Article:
|(currently playing on Amazon Prime)|
Earth to Hollywood! EVERYBODY'S FINE is based on a very dated Italian movie, directed by a British guy and starring actors who obviously haven't left their gated compounds in FOREVER! No wonder Hollywood and all the elites are terrified of free elections and the voter's revolt. They make no bones about showing everyone in the USA as shallow, screwed up, failing, drinking, overweight and sexually confused. They don't think we peons out here in flyover country ever have a happy day.
Frank Goode, (get it? He wants to be frank, and his name is good. So he's frankly a good guy. Don't barf yet, it gets better.), is the lonely Dad of a family of four grown children who has just lost his wife of many years.
Won't even mention the weird lack of modern technology for a 2009 movie, no cell phones, travel by bus and train, and no prescription refills in other cities, because if the story and performances worked, you'd forgive them everything.
I really wanted to at least like this movie. Family drama is a big favorite of mine. But, come on, old Hollywood B melodramas had more depth and realism than this movie. The big sin of the dad played by Robert De Niro, who, as always, eats the scenery, (He can't help it, but it's all wrong for this role.) is that he pushed the kids when they were young instead of accepting them for what they were, which his now deceased wife did. So she knew they were screwed up and didn't tell him. Now, eight months after her death, barely time to start grieving a wife of a long time marriage, he finds out the awful truth.
It is awful, because his youngest son has OD'd on drugs in Mexico and died. This is the son who receives the ultimate Hollywood accolade; he's described by a pretty young thing as "really special." Ahhhh. Well, then his death really is a loss. We can be sure that even if he was a reckless, freeloading ne'er do well playboy, he was special.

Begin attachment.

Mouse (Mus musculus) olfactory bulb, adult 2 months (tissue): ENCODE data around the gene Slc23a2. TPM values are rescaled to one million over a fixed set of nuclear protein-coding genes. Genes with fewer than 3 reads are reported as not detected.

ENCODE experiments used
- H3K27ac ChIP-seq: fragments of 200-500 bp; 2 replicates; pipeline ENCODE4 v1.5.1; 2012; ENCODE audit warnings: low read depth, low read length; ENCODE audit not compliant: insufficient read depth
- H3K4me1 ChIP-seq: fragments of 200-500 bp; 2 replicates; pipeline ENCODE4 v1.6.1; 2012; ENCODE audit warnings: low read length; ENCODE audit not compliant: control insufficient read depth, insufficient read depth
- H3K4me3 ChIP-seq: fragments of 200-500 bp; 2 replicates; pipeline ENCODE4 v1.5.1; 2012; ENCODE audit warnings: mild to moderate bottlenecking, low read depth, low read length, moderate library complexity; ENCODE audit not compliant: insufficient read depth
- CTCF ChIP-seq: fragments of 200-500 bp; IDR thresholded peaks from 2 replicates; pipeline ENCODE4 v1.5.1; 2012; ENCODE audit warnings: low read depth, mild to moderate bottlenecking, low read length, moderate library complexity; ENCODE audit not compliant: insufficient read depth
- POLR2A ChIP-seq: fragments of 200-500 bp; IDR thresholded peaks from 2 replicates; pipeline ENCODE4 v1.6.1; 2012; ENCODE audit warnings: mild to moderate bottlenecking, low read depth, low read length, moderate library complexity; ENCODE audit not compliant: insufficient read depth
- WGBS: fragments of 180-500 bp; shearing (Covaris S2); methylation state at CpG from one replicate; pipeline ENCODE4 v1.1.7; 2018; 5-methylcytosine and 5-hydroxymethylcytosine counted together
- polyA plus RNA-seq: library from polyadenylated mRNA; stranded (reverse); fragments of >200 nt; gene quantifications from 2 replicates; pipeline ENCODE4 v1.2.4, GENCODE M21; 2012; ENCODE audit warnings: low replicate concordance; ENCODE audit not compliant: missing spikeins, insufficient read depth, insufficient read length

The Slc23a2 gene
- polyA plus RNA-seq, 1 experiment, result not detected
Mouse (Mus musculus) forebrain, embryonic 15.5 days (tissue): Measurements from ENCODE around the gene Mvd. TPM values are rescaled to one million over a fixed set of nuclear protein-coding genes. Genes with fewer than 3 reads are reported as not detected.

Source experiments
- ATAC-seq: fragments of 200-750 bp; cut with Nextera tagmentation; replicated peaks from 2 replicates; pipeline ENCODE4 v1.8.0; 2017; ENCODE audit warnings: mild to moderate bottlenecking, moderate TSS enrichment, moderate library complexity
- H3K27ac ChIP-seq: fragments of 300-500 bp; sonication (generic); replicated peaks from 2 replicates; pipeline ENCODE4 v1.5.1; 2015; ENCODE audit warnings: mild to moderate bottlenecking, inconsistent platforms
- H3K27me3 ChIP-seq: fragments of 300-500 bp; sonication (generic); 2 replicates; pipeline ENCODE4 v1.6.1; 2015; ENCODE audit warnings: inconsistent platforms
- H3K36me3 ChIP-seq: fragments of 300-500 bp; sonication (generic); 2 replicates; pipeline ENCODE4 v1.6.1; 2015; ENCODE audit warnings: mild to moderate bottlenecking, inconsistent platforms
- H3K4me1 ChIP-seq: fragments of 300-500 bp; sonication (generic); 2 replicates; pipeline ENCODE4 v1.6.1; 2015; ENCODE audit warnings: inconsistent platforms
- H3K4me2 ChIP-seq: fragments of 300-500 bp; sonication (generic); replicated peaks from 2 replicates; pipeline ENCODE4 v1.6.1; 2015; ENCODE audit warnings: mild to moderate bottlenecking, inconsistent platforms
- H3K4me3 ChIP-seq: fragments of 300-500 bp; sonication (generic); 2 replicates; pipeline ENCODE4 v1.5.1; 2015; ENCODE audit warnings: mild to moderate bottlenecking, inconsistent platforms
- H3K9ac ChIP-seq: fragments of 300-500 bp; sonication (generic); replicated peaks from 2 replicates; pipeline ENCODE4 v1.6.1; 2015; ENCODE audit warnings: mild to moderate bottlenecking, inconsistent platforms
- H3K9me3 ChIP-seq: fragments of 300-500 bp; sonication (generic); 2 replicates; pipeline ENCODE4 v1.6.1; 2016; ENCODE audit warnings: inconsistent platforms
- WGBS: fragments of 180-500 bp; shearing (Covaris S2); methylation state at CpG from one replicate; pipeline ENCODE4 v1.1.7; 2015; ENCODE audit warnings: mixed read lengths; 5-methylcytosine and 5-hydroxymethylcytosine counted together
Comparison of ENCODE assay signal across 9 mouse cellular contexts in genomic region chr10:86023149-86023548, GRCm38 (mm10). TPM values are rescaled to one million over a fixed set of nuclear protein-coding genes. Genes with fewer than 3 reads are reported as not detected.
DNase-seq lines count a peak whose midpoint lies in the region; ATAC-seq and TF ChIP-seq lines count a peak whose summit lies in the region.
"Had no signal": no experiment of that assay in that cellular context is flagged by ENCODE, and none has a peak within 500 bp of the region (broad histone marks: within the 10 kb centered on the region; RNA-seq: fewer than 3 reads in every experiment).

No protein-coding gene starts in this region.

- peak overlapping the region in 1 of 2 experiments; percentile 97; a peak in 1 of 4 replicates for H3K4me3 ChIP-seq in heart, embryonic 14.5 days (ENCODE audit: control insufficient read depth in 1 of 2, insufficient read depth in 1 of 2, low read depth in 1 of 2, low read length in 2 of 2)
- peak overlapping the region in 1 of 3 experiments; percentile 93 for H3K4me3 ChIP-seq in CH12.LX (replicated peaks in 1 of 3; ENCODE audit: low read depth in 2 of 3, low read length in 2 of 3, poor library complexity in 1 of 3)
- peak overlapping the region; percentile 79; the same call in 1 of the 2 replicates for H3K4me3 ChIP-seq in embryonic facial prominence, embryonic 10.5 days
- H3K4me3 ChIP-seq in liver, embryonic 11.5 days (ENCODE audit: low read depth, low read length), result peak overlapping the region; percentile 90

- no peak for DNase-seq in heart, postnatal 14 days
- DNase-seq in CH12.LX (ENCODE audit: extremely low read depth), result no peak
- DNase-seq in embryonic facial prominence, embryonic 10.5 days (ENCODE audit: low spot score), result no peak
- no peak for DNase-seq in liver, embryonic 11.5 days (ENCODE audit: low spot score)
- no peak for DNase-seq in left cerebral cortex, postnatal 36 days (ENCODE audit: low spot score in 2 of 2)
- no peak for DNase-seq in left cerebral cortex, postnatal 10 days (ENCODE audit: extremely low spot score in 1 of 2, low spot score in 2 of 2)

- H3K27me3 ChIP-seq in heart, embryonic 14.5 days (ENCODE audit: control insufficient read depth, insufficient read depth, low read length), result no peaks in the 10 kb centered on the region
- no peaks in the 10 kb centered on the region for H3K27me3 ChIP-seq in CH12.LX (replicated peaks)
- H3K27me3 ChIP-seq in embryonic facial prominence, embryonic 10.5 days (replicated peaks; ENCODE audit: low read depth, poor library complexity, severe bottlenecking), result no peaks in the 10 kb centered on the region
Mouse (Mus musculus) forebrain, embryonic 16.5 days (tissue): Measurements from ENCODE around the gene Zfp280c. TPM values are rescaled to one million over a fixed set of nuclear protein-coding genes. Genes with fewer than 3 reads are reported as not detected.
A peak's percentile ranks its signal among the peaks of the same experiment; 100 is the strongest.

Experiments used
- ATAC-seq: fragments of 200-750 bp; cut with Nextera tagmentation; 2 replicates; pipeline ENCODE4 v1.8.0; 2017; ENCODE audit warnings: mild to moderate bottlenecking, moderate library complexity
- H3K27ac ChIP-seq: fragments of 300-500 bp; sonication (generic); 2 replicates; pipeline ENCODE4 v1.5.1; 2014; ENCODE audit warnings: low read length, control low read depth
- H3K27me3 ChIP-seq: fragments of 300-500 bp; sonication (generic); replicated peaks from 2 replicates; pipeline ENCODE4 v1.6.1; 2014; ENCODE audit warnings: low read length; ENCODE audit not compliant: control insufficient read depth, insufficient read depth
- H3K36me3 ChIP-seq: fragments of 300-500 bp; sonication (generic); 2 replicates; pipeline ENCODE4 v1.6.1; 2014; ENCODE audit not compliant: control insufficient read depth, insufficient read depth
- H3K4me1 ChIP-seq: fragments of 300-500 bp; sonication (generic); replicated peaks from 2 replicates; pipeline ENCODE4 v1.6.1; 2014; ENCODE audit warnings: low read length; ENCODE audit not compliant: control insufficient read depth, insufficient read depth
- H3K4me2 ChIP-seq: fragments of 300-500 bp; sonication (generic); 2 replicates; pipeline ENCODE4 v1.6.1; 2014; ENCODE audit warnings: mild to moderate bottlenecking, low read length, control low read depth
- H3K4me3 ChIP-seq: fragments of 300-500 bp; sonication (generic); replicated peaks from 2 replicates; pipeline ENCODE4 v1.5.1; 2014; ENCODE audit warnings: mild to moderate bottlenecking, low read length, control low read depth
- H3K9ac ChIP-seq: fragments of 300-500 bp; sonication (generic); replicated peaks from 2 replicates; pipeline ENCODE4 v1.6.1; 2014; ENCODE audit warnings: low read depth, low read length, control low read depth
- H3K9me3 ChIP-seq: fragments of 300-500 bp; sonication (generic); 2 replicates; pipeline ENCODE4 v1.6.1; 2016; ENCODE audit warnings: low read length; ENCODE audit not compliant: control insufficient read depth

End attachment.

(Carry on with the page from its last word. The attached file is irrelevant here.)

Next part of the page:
But, just so we know, his spirit appears to Dad when he's in the hospital with a heart attack to tell him it's not his fault that this "special" guy got all messed up on drugs. Well, for Pete's sake, if this is a family Gosh Darn drama, it's gotta be somebody's fault. So it's gotta be Dad's fault because he pushed the kids. And if that Dad is played by powerfully aggressive, take no prisoners actor De Niro, you have a sneaking suspicion that when this dad pushed, it verged on brutal. But no, we're just supposed to believe he's a puzzled care bear who was always too busy making his blue collar living to understand. What this movie wants you to understand is that it was wrong for Dad to expect his kids to try to be happily married, raise normal kids, and contribute to society in some small way. He pushed them to achieve, don't you see?
There is a particularly maudlin and unpleasant scene of Dad's vision when he is having his heart attack. In the vision, he's his current age, but the kids are kids again. However, he's really not the dad anybody would want. The worst is when his eight year old son smart talks him, and he makes a big issue about showing respect. When a kid that young and tender stands up to you in their silly way, it shows they trust that you won't smack them down and that they are developing some moxie. Respect is such a hard thing to earn from your kids, and De Niro lost all my respect when he got all testy and, threatened by his eight year old child, verbally smacked him down. Ugly.
However, the ending is perfect for this movie. Dad narrates to himself that "everybody is making his and her way in the world, and everybody is fine". (Except for the dead kid, you know, the one who dad smacked down for not showing respect and who is "really special", but who's too nice to blame dad for his ruined life.) Frankly, Frank Goode as a father is reminds me of Joan Crawford as Mommie Dearest. But the whole family gets together in Elmira, New York for Christmas. Upstate New York, where winter is snowier than friggin Moscow and where global warming would be proof of a merciful God. There, Dad cooks the Christmas turkey, and boy is this movie ever a prize turkey.